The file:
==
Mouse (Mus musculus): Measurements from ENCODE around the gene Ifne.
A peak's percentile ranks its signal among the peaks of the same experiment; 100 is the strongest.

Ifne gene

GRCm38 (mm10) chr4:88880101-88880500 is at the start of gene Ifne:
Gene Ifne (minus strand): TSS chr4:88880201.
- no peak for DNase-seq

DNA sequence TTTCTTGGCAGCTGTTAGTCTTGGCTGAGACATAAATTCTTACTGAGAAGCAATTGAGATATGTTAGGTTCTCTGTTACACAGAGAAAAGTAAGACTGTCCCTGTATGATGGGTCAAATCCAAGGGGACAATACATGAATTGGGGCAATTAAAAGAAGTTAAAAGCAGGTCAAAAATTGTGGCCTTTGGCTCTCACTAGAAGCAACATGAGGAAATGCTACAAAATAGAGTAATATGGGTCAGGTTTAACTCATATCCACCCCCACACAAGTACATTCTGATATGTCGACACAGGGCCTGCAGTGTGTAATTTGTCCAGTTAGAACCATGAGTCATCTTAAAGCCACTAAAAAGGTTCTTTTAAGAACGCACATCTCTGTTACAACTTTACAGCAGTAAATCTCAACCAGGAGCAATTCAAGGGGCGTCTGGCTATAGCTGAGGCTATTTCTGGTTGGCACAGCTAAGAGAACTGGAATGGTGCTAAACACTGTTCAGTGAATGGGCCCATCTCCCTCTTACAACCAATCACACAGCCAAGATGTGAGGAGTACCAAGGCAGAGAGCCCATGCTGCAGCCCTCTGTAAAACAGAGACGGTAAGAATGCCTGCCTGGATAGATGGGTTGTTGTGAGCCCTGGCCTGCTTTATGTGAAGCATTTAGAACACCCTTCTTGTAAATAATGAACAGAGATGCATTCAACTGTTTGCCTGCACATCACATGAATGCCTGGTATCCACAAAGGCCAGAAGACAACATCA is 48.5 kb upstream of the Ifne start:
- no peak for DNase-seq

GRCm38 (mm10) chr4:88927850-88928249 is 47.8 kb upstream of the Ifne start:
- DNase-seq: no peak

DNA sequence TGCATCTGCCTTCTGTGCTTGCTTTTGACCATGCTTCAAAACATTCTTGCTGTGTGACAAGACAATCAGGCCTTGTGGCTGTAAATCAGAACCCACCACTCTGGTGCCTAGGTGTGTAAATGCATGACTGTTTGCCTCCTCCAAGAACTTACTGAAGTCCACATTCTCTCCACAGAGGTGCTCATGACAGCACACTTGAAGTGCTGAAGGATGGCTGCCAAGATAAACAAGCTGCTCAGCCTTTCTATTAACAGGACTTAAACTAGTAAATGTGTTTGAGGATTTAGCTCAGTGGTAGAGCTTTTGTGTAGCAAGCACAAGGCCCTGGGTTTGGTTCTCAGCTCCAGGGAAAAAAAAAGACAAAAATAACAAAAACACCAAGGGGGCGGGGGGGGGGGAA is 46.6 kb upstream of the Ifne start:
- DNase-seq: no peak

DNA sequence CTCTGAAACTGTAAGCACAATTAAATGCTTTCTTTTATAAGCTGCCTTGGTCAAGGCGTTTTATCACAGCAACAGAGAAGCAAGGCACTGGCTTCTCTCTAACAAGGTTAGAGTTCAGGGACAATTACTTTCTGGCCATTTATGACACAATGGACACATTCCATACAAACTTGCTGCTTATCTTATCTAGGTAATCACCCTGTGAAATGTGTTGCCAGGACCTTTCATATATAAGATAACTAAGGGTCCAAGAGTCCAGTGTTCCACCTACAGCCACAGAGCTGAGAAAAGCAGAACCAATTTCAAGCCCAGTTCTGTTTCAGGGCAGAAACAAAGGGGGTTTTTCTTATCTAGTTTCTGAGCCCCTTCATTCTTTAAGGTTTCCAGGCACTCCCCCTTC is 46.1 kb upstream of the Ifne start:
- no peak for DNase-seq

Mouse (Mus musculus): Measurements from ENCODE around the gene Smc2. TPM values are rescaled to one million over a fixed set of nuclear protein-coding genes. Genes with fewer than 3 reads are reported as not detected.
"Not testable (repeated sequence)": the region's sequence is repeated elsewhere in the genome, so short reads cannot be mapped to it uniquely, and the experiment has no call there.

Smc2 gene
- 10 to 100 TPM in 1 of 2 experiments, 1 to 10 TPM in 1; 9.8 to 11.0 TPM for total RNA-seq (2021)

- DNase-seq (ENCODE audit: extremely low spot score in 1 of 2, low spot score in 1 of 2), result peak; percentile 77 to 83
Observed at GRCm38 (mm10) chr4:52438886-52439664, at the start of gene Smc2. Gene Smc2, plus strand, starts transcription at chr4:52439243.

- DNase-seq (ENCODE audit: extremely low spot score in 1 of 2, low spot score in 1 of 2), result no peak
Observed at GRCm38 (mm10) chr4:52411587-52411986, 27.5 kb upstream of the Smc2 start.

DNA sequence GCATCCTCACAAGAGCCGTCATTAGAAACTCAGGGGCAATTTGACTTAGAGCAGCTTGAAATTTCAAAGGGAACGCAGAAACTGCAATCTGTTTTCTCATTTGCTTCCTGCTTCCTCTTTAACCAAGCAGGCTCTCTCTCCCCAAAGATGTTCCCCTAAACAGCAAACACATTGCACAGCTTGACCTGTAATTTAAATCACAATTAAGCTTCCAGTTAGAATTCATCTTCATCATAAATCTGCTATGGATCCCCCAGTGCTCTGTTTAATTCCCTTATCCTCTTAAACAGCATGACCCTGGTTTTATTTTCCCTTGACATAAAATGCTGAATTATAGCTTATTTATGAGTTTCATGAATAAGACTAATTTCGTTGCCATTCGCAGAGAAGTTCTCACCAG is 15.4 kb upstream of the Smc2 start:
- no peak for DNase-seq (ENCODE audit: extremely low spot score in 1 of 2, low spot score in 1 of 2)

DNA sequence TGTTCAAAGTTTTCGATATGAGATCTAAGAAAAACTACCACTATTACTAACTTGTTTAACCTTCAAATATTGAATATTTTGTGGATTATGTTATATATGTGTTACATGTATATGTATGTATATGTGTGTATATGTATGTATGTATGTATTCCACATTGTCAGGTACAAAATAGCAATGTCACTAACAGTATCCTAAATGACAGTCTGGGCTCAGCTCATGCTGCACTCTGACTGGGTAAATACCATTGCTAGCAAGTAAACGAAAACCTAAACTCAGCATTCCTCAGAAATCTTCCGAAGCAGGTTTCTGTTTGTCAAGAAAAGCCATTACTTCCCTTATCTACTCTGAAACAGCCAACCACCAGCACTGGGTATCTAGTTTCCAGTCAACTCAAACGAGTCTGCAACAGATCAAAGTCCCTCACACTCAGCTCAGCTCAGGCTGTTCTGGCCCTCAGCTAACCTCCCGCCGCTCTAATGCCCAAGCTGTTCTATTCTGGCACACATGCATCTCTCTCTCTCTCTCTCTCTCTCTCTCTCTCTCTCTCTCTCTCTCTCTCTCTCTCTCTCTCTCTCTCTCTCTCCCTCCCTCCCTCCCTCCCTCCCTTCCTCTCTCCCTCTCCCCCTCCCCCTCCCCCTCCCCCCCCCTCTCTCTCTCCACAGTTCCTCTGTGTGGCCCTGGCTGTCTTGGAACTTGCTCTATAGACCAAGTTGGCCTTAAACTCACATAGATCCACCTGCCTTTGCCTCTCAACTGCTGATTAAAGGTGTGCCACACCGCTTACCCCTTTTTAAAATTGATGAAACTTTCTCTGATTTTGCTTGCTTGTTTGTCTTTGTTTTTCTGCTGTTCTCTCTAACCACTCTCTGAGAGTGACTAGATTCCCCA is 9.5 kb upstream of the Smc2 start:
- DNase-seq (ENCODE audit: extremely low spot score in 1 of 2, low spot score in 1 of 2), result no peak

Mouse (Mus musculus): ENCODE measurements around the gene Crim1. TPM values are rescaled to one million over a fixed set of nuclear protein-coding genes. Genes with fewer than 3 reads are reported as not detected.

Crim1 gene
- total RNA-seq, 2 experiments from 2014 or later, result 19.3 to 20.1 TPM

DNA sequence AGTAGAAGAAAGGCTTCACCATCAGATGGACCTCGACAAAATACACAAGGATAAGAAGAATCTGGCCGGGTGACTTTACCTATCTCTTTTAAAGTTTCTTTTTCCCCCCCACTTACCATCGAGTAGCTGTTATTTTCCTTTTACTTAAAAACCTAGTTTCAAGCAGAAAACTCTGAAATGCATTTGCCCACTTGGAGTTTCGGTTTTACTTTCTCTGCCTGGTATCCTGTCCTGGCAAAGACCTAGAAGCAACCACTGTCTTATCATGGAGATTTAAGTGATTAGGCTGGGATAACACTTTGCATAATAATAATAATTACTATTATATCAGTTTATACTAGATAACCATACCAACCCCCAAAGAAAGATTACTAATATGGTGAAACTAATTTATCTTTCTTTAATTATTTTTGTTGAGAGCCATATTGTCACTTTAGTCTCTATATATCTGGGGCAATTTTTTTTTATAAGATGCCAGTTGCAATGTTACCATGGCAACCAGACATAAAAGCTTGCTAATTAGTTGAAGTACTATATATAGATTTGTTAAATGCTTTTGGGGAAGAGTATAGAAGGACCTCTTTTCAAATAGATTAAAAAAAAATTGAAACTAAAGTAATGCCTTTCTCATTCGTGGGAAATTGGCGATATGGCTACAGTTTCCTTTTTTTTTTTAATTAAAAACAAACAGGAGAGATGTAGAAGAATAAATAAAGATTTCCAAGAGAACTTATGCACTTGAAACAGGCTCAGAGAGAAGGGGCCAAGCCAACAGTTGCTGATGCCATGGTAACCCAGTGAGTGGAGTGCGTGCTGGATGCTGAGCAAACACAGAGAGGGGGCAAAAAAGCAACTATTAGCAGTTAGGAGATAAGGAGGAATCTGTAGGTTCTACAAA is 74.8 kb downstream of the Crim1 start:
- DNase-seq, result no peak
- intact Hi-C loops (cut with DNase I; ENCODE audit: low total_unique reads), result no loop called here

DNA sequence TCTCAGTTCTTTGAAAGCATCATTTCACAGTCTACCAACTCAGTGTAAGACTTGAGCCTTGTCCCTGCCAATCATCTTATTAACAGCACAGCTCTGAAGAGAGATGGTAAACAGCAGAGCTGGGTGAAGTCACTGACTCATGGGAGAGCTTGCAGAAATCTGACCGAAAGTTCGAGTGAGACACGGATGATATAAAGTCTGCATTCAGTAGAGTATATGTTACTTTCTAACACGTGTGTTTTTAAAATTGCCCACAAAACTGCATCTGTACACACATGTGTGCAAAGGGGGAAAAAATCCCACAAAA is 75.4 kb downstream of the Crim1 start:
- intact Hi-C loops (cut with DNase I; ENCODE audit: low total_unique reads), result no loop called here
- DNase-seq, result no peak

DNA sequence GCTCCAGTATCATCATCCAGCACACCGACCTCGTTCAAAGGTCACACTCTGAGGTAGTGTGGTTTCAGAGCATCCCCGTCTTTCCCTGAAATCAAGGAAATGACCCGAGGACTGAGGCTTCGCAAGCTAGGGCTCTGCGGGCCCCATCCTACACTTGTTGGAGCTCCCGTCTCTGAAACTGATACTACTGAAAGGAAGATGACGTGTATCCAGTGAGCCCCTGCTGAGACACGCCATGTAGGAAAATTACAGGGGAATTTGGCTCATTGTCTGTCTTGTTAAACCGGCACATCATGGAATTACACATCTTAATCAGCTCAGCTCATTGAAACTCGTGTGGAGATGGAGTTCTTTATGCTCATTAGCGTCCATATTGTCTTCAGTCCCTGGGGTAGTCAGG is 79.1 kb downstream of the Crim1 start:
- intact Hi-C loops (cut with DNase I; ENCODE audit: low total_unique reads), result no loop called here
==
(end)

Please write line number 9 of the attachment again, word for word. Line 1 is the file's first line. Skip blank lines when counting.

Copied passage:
GRCm38 (mm10) chr4:88927850-88928249 is 47.8 kb upstream of the Ifne start: